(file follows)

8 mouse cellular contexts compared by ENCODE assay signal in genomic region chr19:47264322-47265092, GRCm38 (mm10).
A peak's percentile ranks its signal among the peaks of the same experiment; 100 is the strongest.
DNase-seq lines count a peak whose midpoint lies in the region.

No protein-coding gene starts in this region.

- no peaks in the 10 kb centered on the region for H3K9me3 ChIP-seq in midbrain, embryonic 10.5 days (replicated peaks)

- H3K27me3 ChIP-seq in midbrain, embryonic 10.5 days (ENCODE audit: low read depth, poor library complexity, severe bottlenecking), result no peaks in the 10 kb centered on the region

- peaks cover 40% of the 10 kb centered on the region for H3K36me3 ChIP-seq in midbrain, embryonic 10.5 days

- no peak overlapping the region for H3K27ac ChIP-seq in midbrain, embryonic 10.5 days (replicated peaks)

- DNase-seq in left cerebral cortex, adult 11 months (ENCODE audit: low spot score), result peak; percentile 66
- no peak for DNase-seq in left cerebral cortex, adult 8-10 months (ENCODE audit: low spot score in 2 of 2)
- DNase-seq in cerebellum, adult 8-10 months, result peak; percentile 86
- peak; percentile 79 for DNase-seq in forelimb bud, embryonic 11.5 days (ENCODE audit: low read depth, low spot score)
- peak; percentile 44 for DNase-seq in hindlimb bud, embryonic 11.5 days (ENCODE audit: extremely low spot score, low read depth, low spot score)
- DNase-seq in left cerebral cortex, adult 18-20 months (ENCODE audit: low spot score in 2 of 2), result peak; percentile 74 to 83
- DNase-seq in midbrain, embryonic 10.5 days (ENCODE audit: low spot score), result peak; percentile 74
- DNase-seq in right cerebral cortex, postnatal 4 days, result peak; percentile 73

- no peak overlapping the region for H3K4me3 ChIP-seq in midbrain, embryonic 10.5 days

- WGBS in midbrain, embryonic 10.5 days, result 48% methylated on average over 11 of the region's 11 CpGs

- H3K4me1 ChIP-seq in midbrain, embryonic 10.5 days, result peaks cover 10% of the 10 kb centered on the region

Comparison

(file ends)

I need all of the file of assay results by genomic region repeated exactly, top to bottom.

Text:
8 mouse cellular contexts compared by ENCODE assay signal in genomic region chr19:47264322-47265092, GRCm38 (mm10).
A peak's percentile ranks its signal among the peaks of the same experiment; 100 is the strongest.
DNase-seq lines count a peak whose midpoint lies in the region.

No protein-coding gene starts in this region.

- no peaks in the 10 kb centered on the region for H3K9me3 ChIP-seq in midbrain, embryonic 10.5 days (replicated peaks)

- H3K27me3 ChIP-seq in midbrain, embryonic 10.5 days (ENCODE audit: low read depth, poor library complexity, severe bottlenecking), result no peaks in the 10 kb centered on the region

- peaks cover 40% of the 10 kb centered on the region for H3K36me3 ChIP-seq in midbrain, embryonic 10.5 days

- no peak overlapping the region for H3K27ac ChIP-seq in midbrain, embryonic 10.5 days (replicated peaks)

- DNase-seq in left cerebral cortex, adult 11 months (ENCODE audit: low spot score), result peak; percentile 66
- no peak for DNase-seq in left cerebral cortex, adult 8-10 months (ENCODE audit: low spot score in 2 of 2)
- DNase-seq in cerebellum, adult 8-10 months, result peak; percentile 86
- peak; percentile 79 for DNase-seq in forelimb bud, embryonic 11.5 days (ENCODE audit: low read depth, low spot score)
- peak; percentile 44 for DNase-seq in hindlimb bud, embryonic 11.5 days (ENCODE audit: extremely low spot score, low read depth, low spot score)
- DNase-seq in left cerebral cortex, adult 18-20 months (ENCODE audit: low spot score in 2 of 2), result peak; percentile 74 to 83
- DNase-seq in midbrain, embryonic 10.5 days (ENCODE audit: low spot score), result peak; percentile 74
- DNase-seq in right cerebral cortex, postnatal 4 days, result peak; percentile 73

- no peak overlapping the region for H3K4me3 ChIP-seq in midbrain, embryonic 10.5 days

- WGBS in midbrain, embryonic 10.5 days, result 48% methylated on average over 11 of the region's 11 CpGs

- H3K4me1 ChIP-seq in midbrain, embryonic 10.5 days, result peaks cover 10% of the 10 kb centered on the region

Comparison